Kuala Lumpur (Peninsula Malaysia)
Flew to Kuala Lumpur (KL) to secure new passports. This was definitely not on our itinerary!! There were more skyscrapers there than we have seen for a long time! The Twin Towers are a famous landmark and happen to be the highest building in the world (shopping and offices). The Menara Telecommunications Tower offers great views over the "concrete jungle" from the observation deck. It was a nice surprise to find a forest walking trail right in the middle of the city. We stayed in Chinatown which ended up being a very central location and at night quite a few of the streets were blocked off to traffic and became a series of Chinese eateries all lit up with colored lights. They also had fruit stalls along the street and we found the biggest mangoes we have ever seen. Would you believe they were actually from Mareebra, Australia.
The Batu Caves, situated about 13km north
of KL is the site for the annual Hindu Thaipusam Festival. Unfortunately
we were not there at the right time to witness this bizarre event.
The devotees subject themselves to masochistic acts such as piercing the
tongue and cheeks with hooks and skewers or carrying small pots of milk
often attached to the skin by hooks!! However, we thought the 272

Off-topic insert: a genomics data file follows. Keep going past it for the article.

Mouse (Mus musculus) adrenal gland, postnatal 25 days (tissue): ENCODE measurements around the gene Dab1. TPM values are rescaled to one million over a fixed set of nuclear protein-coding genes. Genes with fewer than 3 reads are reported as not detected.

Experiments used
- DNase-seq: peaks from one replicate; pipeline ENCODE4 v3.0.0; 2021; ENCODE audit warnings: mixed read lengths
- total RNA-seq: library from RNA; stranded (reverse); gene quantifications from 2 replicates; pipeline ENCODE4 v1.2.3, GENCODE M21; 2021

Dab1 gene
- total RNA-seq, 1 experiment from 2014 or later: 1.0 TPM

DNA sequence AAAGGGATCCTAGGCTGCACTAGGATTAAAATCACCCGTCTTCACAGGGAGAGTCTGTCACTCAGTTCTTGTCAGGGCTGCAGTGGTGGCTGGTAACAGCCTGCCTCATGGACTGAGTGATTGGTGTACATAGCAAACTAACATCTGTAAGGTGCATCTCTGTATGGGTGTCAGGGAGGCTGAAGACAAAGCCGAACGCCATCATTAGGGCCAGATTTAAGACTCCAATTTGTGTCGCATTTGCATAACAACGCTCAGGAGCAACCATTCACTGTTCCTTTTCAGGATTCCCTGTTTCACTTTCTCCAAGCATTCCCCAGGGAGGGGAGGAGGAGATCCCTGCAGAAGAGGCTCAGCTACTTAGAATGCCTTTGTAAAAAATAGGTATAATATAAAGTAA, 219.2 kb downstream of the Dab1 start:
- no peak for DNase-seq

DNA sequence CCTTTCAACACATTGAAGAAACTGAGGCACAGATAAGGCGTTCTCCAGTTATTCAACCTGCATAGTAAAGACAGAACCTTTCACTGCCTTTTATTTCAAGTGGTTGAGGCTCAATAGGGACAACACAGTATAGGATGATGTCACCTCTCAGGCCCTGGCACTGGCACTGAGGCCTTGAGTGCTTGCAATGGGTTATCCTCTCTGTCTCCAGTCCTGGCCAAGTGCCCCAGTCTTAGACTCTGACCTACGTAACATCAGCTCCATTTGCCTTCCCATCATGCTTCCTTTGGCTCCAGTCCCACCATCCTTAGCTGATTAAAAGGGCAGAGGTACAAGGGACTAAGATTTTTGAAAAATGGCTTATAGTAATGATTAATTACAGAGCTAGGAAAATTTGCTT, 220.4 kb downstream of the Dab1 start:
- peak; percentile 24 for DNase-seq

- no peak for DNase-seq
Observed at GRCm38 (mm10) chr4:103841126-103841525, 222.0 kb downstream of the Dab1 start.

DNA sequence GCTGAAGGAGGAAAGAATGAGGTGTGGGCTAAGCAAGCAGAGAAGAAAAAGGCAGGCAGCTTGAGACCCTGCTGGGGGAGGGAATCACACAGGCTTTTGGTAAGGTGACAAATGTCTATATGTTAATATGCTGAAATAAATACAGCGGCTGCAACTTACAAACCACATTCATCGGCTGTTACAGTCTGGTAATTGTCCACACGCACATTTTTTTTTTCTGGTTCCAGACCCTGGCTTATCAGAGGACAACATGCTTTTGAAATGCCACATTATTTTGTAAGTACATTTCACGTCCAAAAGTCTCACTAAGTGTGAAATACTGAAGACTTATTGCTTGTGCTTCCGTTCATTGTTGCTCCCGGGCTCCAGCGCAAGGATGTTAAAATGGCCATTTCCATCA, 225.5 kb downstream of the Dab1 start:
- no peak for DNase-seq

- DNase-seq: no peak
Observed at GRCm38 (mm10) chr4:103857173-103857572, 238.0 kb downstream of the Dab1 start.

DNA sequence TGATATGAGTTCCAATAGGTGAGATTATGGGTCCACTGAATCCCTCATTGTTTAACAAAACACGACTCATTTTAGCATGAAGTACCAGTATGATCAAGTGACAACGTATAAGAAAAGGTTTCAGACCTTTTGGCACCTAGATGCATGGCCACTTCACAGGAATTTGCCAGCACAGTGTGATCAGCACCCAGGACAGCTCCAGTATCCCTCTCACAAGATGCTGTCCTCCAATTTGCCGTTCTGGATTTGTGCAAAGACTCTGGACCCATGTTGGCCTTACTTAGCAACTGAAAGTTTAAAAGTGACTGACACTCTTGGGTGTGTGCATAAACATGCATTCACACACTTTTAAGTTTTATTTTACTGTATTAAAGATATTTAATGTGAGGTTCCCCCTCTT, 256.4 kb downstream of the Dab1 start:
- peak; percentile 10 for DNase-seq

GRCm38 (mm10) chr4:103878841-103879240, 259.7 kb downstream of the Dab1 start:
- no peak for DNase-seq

steps leading up to the main cave entrance would be good additional training
for Mt Kinabalu!!
Back to Sabah
Arrived back in KK with temporary passports in hand! Our next adventure was to climb Mt Kinabalu, the highest mountain in SE Asia at 13,500ft (4,100m). We stayed in the Kinabalu National Park for a couple of days, taking advantage of as many of the wonderful trails as possible. The summit trail took two days to complete. The first day was a perfectly clear morning and we were even able to see the summit from the Reception Office (rare, as the peak is usually obscured by clouds)!! Started our walk from the Power Station and gradually ascended for 4 hours to the Laban Rata Resthouse. The trail was well maintained, consisting mainly of steps (either manmade or natural rocky surfaces). We detoured off the trail at one point to see some large pitcher plants. The Resthouse was a "welcome" sight and the hot shower was certainly a treat! Everyone retired early as we had to be on the trail again by 3.30am the next morning! Ascended slowly to the summit by flashlight via steps, rocky trails, and stretches of rock surfaces with ropes in the steep sections). We made it in plenty of time to see an awesome sunrise. It was freezing cold on top of Lowes Peak, but the climb was definitely worth it ... what a fantastic view! After our photo session, we were more than happy to descend back to the Resthouse for breakfast and hot coffee!! A short while later we began our descent. Terry set a mean pace and we made it back to the Power Station in 2hrs 40mins. We could sure feel our knees from all those steps by then. We had sore legs for a couple of days afterwards but felt elated by the whole experience ... highlight of the trip so far. Some tips for the climb ... train on steps (it was tough); bring rain gear and warm clothing (including hat and gloves); small water bottle (plenty of water refill stops on the trail); no need to bring food (the meals at the Resthouse were good and affordable); and a head flashlight is preferable for the summit climb so that you can use both hands on the rope sections.